However, please note that we can’t make our classes truly immutable. For example, let’s rewrite the WorkoutSession with frozen set to True:

@dataclass(frozen=True)
class ImmutableWorkoutSession:
   exercises: List[Exercise] = field(default_factory=create_warmup)
   duration_minutes: int = 5


session1 = ImmutableWorkoutSession()

As expected, we can’t directly modify the list of exercises:

session1.exercises = [Exercise()]

However, exercises is a list, which is fully mutable, making the following operation possible:

# Changing one of the elements in a list

# Changing one of the elements in a list
session1.exercises[1] = FrozenExercise("Totally new exercise", 5, 5)

print(session1)

ImmutableWorkoutSession(exercises=[Exercise(name='Jumping jacks', reps=30, sets=1, weight=0), FrozenExercise(name='Totally new exercise', reps=5, sets=5, weight=0), Exercise(name='High jumps', reps=20, sets=1, weight=0)], duration_minutes=5)

So, to protect from accidental changes, it is recommended to use immutable objects such as tuples for field values.

Inheritance in data classes

One last point we will cover is the order of fields in parent and child classes.

Since data classes are regular classes, inheritance works as usual:

@dataclass(frozen=True)
class ImmutableWorkoutSession:
   exercises: List[Exercise] = field(default_factory=create_warmup)
   duration_minutes: int = 5


@dataclass(frozen=True)
class CardioWorkoutSession(ImmutableWorkoutSession):
   pass

But, since the last field in the parent class (ImmutableWorkoutSession) has a default value, all fields in child classes must have default values.

For example, this is not allowed:

@dataclass(frozen=True)
class ImmutableWorkoutSession:
   exercises: List[Exercise] = field(default_factory=create_warmup)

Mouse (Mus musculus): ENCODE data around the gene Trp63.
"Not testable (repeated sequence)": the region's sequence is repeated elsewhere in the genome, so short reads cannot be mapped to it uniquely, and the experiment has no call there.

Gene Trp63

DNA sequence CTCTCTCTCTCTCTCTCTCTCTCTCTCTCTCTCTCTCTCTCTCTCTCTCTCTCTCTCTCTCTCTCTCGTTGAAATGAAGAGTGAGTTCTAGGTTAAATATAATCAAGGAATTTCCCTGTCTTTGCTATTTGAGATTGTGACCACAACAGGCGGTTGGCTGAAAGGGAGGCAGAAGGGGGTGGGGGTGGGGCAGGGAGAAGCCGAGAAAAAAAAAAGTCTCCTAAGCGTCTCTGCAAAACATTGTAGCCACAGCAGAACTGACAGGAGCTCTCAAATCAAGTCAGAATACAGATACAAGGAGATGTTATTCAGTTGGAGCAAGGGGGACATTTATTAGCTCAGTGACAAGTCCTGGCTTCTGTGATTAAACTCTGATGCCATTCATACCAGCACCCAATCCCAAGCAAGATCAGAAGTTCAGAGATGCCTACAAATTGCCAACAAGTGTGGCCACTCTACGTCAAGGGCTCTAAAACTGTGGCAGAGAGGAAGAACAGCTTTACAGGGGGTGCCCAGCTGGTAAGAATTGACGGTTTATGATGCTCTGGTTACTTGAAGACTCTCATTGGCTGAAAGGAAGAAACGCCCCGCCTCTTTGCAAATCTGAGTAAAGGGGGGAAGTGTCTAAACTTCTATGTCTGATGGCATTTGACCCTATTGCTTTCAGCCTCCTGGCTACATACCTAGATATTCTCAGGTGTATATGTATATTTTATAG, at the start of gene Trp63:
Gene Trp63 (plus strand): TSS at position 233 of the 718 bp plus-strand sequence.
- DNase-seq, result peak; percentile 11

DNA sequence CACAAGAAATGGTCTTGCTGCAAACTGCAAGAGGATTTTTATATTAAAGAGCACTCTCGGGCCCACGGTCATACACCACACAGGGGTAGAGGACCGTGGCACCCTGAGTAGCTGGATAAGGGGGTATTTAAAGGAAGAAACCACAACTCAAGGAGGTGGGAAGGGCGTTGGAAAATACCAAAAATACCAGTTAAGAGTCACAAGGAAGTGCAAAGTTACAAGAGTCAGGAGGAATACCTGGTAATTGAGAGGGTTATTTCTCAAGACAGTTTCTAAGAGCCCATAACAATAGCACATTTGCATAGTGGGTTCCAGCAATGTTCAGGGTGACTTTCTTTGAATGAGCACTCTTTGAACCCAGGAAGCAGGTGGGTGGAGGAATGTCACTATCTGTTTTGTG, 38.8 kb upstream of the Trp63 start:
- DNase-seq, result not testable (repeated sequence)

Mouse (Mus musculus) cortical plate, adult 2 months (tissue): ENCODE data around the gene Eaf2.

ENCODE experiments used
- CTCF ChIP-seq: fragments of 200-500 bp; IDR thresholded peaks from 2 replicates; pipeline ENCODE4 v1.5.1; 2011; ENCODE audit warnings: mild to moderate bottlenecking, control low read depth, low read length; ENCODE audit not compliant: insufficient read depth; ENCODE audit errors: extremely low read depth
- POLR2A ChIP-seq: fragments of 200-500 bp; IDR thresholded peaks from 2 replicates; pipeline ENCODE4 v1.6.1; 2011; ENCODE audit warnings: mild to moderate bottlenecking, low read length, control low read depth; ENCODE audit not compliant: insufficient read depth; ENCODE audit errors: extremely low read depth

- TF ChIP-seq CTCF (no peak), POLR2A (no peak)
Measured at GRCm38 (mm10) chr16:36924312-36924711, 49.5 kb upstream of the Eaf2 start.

duration_minutes: int = 5


@dataclass(frozen=True)
class CardioWorkoutSession(ImmutableWorkoutSession):
   intensity_level: str  # Not allowed, must have a default

TypeError: non-default argument 'intensity_level' follows default argument

Disadvantages of Data Classes and Further Resources

Data classes have been steadily improving since Python 3.7 (they were great to begin with) and cover many use cases where you might need to write classes. But they might be disadvantageous in the following scenarios:

  • Custom __init__ methods
  • Custom __new__ methods
  • Various inheritance patterns

And many more, as discussed in this great Reddit thread. If you want a more detailed rationale for why data classes were introduced and why they aren’t drop-in replacements to regular class definitions, read PEP 557.

If you are interested in object-oriented programming in general, here is a course to continue your journey:

Fundamentally, data classes are fancier structures to hold and retrieve data more efficiently. However, Python has many other data structures that perform this task more or less in a similar manner. For example, you can learn about counters, defaultdicts and namedtuples in the last chapter of the Data Types for Data Science course.


Photo of Bex Tuychiev
Author
Bex Tuychiev

I am a data science content creator with over 2 years of experience and one of the largest followings on Medium. I like to write detailed articles on AI and ML with a bit of a sarcastıc style because you've got to do something to make them a bit less dull. I have produced over 130 articles and a DataCamp course to boot, with another one in the makıng. My content has been seen by over 5 million pairs of eyes, 20k of whom became followers on both Medium and LinkedIn.